What’s the worlds trendiest liqour? Mezcal. It’s tossed into copper “mule” mugs, Old Fashioned’s, and of course, margaritas throughout the country; Quiote in Chicago’s Logan Square neighborhood has already gained fame for its bar dedicated exclusively to the smokey liquid.
The popularity of mezcal is something most restaurateurs can pinpoint, but most drinkers know very little about where it comes from, how it differs from its counterpart tequila, and how exactly its sudden boom will affect the alcohol markets. To even begin understanding mezcal, it’s important to understand that it is a misnomer.
Firstly, despite mezcal seeming like a niche varietal, its production is in fact a far more “inclusive” process than that of tequila. While tequila can only be made with blue agave, mezcal can be made with upwards of 30 different types, notably Agave Espadin. The latter can also be made in nine different regions of Mexico, though Oaxaca is by far the greatest producer, with over 80 percent of mezcal coming from that region. A piece on NPR noted that the increase in production in Oaxaca has greatly boosted the local economy, with ⅔ of its product heading to the United States.
Moreover, it’s important to know that mezcal is not by any means “new.” It’s not new to Mexico either, and has arguably been around for centuries. Researchers Jesus Carlos Lazcano Arce and Mari Carmen Serra Puche at the Anthropological Research Institute at Mexico’s National Autonomous University discovered mezcal production nearly 2,500 years ago in the pre-Hispanic city of Tlaxcala. The 10-year investigation reveals that it was not the Spanish who brought distilled goods to the country, but the product has been ingrained in local cultures for a millennia.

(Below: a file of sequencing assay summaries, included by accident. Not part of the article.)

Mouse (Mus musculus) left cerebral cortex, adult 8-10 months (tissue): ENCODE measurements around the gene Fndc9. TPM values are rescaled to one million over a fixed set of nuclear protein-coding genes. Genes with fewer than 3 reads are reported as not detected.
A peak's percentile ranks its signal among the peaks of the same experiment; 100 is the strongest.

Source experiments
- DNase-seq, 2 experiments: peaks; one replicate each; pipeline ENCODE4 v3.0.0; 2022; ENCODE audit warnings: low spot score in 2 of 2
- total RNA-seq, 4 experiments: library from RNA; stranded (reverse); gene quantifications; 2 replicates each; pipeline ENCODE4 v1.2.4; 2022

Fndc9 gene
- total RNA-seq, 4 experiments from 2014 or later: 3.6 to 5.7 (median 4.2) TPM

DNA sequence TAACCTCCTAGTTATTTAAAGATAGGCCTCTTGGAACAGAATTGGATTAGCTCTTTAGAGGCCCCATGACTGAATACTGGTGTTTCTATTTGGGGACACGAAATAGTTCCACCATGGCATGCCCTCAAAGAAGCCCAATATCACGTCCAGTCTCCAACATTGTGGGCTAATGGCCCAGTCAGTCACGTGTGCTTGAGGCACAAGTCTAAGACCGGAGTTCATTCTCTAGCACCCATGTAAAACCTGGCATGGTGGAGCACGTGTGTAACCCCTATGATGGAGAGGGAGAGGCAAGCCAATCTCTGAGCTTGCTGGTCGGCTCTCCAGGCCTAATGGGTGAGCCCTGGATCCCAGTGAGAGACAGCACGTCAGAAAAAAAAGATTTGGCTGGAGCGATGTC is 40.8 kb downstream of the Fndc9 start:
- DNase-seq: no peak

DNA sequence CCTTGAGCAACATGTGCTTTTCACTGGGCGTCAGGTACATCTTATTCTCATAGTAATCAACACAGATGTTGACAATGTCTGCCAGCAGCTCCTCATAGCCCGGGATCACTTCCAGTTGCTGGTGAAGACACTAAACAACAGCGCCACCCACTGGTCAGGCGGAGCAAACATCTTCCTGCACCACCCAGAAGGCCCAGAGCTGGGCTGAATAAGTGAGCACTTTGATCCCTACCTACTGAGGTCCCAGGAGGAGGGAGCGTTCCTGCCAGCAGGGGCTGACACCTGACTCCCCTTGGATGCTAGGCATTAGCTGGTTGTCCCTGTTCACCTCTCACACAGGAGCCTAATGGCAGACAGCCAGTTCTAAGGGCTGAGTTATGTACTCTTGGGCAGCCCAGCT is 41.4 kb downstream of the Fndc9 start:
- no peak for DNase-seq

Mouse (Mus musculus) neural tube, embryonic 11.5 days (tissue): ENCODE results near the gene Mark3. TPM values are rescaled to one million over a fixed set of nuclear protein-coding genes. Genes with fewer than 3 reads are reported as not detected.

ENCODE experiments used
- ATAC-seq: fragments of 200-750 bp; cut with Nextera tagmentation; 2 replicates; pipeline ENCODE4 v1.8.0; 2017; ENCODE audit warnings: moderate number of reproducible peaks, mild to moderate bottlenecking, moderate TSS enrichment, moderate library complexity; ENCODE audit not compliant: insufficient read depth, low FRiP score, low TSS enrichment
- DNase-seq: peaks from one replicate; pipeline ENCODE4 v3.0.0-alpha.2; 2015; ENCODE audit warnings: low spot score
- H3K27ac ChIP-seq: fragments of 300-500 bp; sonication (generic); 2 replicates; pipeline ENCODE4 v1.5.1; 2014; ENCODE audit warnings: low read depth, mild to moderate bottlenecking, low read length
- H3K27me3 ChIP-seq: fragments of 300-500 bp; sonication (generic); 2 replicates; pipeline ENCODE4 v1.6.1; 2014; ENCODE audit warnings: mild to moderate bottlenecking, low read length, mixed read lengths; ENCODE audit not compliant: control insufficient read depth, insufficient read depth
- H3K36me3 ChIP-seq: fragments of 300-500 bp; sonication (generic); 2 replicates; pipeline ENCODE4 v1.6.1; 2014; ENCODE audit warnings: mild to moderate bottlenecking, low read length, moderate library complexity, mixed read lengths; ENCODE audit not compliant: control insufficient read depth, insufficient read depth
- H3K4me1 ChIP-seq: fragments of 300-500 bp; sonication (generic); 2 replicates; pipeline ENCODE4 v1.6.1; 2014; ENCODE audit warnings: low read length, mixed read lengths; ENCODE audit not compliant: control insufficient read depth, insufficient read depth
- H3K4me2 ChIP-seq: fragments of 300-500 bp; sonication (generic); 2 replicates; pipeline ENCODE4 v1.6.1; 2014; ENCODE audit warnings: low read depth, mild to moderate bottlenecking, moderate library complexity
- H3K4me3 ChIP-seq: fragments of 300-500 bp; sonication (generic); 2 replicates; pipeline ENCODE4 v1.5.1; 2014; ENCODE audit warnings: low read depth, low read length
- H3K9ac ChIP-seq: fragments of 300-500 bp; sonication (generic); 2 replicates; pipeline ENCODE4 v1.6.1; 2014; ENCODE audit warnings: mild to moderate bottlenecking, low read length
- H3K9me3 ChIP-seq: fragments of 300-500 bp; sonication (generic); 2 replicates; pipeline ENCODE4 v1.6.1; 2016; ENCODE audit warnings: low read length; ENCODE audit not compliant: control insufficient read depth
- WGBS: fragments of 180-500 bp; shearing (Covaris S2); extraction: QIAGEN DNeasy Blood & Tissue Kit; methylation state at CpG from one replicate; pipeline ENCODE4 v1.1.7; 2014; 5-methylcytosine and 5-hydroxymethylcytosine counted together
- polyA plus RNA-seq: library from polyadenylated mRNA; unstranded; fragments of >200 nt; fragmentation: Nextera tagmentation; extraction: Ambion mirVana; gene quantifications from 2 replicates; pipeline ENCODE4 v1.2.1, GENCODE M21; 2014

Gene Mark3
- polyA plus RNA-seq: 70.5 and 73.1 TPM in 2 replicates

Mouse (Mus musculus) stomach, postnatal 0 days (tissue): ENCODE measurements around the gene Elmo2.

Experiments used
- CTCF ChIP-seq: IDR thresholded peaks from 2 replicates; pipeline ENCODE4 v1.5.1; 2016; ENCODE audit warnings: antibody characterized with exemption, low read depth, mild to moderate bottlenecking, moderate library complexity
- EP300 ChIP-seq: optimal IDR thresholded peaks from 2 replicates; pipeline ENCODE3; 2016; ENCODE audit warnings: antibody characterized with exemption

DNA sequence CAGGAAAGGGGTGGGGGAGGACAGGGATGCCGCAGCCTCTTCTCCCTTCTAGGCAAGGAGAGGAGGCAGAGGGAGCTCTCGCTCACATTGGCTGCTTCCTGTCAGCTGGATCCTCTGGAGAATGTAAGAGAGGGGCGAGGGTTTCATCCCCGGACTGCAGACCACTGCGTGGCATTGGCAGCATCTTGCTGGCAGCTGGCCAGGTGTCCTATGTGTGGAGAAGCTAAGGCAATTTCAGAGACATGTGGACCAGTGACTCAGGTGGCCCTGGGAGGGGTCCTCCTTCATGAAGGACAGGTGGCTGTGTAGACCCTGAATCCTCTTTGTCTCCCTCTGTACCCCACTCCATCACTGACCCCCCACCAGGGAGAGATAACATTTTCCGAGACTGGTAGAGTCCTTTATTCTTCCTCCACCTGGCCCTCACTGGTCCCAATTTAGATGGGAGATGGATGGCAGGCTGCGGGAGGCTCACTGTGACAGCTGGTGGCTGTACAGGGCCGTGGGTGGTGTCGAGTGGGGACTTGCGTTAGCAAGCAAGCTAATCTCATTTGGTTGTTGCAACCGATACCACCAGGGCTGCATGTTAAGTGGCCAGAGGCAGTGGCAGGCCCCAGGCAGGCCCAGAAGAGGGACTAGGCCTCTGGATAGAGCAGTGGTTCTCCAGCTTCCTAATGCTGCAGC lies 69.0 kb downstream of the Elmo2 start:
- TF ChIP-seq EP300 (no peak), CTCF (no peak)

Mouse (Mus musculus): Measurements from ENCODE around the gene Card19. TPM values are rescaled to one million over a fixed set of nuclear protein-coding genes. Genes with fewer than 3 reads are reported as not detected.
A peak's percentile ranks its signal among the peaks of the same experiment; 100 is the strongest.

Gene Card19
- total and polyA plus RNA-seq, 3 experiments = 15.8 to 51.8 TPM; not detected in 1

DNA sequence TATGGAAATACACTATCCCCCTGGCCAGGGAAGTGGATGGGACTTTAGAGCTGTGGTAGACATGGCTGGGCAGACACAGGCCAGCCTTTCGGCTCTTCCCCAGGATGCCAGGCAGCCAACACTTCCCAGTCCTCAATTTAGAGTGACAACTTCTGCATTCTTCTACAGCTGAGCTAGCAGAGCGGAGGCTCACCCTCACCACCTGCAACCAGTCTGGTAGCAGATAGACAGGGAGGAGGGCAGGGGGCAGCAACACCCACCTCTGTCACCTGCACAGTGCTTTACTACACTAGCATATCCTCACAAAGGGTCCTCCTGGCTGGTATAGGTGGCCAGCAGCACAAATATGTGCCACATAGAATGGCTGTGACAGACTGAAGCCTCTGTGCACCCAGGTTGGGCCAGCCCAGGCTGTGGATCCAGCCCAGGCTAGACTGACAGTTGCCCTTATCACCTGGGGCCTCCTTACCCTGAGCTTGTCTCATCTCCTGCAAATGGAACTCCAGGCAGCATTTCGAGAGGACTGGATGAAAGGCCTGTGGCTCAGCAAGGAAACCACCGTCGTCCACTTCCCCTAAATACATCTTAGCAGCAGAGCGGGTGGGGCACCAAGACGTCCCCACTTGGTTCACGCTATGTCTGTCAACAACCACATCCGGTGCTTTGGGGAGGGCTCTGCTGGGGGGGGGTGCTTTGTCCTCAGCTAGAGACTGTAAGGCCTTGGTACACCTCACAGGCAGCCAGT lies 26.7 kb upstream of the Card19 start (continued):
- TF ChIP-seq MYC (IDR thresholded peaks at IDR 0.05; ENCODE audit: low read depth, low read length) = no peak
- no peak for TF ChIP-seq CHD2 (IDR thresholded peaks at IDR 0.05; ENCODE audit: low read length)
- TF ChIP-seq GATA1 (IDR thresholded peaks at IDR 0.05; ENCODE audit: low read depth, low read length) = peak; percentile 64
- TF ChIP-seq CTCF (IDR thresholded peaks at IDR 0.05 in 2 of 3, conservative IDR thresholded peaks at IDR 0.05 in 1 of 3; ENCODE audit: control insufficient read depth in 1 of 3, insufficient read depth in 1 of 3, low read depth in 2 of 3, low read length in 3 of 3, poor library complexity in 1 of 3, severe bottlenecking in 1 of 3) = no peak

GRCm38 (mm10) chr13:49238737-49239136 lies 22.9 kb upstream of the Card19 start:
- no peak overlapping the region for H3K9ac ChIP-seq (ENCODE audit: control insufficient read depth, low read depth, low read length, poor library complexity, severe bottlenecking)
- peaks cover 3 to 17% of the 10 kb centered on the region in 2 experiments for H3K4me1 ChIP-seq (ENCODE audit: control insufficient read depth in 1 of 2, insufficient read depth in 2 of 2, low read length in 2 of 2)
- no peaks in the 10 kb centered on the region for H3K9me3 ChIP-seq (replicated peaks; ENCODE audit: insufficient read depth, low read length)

Finally, what a modern historiography of mezcal will quickly reveal is that American, high-class cocktail branding is in of-itself a fascinating misnomer. As a “tour of Oaxaca” in the New Yorker describes, mezcal traditionally functioned in Mexico as “hooch,” a home-distilled concoction that has eluded and overcome the many regulations thrust upon it. For many Mexicans even 15 years ago, putting mezcal in a fancy margarita would be analogous to putting moonshine in a Tom Collins.
Ultimately, this is an inexhaustive and incredibly brief analysis of mezcal, an alcohol that is sure to evolve into a staple behind the bar. But even equipped with this limited information, bartenders and restaurants can not only better reflect mezcal’s complex history and origins, but develop innovative ways to serve it up.